Creative Non-fiction Literature Mahta Riazi

Centerpoint Mall Doesn’t Know

Centerpoint Mall doesn’t know the fate that awaits her. The dust that will soon rise from her roof, the way her shadow will shrink from the parking lot. She thinks what we all think about our bodies. Imperishable.

Centerpoint is an immigrant mall full of immigrant things. Baadeh. Cameo Fashions. Cellularzz. A sign that says “hot and delicious soup” translated into four different languages. Elegant Bags, with its cheap suitcases and fake leather, has a bright red sign with letters leaning to the right. Mothers shouting at children, into cellphones. Old men with paperboy hats slumped on grey couches, doing crosswords, watching people, waiting.

At the front door an old lady asks me to call her a taxi. Her name is Alma. She is so old and so small, eyebrows badly drawn on, lipstick smeared. She gives me the number. Tells me what to say. Entrance one, tell him entrance one. She takes out her own phone from her deep purple jacket pocket. Says, in broken English, What’s the word for these things kids play with? A toy? A toy. It’s like a toy for me, this thing. I don’t even know how to use it. She laughs and I like her laugh. She’s small and I like how she’s small.

Today, I’m fragile. I am a mismatched body.

Alma says, Where you from?

Iranian, but raised here. I point to the carpeted entrance of Centerpoint Mall. You?

I speak Spanish, she says. She doesn’t answer the question. Keeps smiling. I tell her the taxi will be there in five minutes. I’ve got to go now. I don’t actually have to go. I am in no rush. I just feel awkward. She thanks me and walks towards the big glass doors. Waves goodbye behind her back. Drags her shopping trolley behind her.

◊ ◊ ◊

Some stores are new, and some are old here. The food court next to the Dollarama is almost all Asian and Iranian fast food. Mosaic floors, ugly brown, lined with ugly gold. Lucky Star Nails. Congee Queen. Bianca’s sells bejeweled evening gowns. The Pakistani man and his son have a stand outside Bianca’s where they sell marble globes and statues, chess sets. Cheap jewelry. Glass dolls. Special deal, one day only. When I buy my father’s birthday gift (a red marble ball that looks like a planet), the man tells me: You’re Irani. Smiles satisfied when I confirm, like he’s guessed the winning answer in a cheesy game show. We Pakistanis love your poetry, your literature. As if it belongs only to me. My poetry. My literature.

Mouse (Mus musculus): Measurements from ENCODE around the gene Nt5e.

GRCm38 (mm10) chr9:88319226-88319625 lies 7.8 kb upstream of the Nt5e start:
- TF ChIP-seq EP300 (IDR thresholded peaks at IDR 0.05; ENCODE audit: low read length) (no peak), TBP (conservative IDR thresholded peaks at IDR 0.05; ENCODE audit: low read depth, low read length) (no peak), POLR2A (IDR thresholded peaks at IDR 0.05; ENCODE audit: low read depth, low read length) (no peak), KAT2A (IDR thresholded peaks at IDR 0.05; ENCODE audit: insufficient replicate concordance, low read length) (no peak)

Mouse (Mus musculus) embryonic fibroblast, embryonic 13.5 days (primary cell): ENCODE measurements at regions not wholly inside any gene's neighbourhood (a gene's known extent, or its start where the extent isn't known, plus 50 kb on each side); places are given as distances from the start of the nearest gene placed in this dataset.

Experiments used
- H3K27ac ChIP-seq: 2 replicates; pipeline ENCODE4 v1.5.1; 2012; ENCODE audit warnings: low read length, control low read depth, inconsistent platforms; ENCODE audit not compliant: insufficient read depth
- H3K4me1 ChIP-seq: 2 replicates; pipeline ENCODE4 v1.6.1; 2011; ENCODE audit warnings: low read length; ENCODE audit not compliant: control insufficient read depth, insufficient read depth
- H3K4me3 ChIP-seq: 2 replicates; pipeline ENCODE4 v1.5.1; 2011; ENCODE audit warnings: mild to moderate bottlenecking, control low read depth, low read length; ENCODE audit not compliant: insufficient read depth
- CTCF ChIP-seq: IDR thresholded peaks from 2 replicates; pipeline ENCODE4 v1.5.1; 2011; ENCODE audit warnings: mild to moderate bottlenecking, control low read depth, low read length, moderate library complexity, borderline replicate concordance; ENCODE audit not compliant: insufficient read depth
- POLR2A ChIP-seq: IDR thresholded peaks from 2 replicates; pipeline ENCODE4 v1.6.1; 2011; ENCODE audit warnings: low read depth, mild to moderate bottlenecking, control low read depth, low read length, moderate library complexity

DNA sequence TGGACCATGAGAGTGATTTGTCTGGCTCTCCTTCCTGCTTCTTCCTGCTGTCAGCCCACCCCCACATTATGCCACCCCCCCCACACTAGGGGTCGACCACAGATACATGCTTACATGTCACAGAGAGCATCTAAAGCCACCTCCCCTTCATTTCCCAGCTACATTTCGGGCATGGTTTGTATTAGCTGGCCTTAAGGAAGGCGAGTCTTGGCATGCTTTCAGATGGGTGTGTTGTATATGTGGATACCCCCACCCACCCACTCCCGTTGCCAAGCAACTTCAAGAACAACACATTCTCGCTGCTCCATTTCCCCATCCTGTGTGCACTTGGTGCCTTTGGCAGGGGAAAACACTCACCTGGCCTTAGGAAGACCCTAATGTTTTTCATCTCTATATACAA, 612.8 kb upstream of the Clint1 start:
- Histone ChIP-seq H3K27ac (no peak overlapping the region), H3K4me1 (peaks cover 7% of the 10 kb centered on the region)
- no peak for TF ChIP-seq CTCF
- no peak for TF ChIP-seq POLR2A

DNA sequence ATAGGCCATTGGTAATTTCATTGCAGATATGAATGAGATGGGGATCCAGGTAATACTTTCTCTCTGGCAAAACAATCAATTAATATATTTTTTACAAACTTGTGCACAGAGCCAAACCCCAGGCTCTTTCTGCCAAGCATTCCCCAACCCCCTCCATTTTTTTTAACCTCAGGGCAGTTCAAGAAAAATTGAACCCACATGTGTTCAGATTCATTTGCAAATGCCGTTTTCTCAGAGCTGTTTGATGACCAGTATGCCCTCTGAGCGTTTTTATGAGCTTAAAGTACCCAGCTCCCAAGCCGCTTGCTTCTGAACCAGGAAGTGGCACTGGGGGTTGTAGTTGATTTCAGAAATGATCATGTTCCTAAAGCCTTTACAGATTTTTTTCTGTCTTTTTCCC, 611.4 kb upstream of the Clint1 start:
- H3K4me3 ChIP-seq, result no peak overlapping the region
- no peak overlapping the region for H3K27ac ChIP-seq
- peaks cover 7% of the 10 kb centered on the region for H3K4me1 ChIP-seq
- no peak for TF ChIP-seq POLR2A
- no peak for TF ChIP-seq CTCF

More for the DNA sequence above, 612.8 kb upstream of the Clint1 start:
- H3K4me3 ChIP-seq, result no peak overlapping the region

You write?

 I write, but not in Farsi.

Oh. His eyes are sad. What a shame.

◊ ◊ ◊

At Coffee Box, I order a mint tea that is actually green tea. You want baklava with it? the balding man in a stained red t-shirt asks me. Daily special. $3.59. Limited time. I say yes even though I promised Baba yesterday that I would stop eating sugar. I’ll wrap it up and put it in my bag. Cancer loves sugar, Baba had said. You shouldn’t be eating sugar after your…situation. He points to my chest. Baba is awkward and I love it. I love when he’s awkward. Won’t say the word, won’t connect it to me. He’s a scientist, thinks in diagrams, percentages, likelihood. Grains of sugar, under a microscope. Breast cancer cells, under a microscope. His daughter, under a microscope, blurred. The red marble ball that looks like a planet is hard in my hand like the tumour was against my fingers. It’s heavy. If it falls, it might crack the ugly brown speckled tiles. Gold rims. Wrecking ball. Hard steel. The dust that will become of this place.

I am tired of writing about dying worlds, but I won’t stop, can’t stop, won’t stop until I’m dead myself. How bleak, how depressing you are, Mahdis says. Maman says. Baba smiles. He’s bleak and depressing too sometimes. He is awkward. I am awkward.

When I received the diagnosis, Maman blasted music every morning. Said not a day should go by that you don’t dance, that you don’t smile. She’s read books about positive energy. She has a God. She twirled her hips by my bedside, so good at forcing her body to move through grief. Those days, I craved the familiar. We’re always craving the familiar, nostalgia thick in our throats. Maman has a God. But even she doesn’t know what’s coming. No warning, no family history, nothing. Why? I asked the doctor. Just a fluke, she said. Sometimes, these things happen. But I don’t believe loss to be that simple.

I became addicted to long afternoon walks. I’d say, Let’s go to Centerpoint Mall.

That place is a dump, how bleak, how depressing. Mahdis, Maman.

The next night, I walk her parameter. I think of dust. I think of Alma. Did she ever get into the taxi? I am suddenly full to the brim with regret. I should have waited. I should have seen her off. There is never more than one chance to say goodbye. Centerpoint doesn’t know the fate that awaits her. The condos that will push like stubborn teeth from the earth. All the ways she will be forgotten. She thinks what we all think about our bodies. Imperishable.

Mahta Riazi is a poet, community worker, and educator living in Tio’tia:ke (Montréal). She is inspired by and indebted to the poetry of Kristin Chang, Forough Farokhzaad, Sayeh, Hieu Minh Nguyen, George Abraham, and Joshua Bennett, among others. You can find her poetry in inQluded magazine, Voicemail Poems, Yolk literary magazine, Bahr magazine, and Brickplight. Her chapbook Parastoo was published in June 2022 by Cactus Press. 

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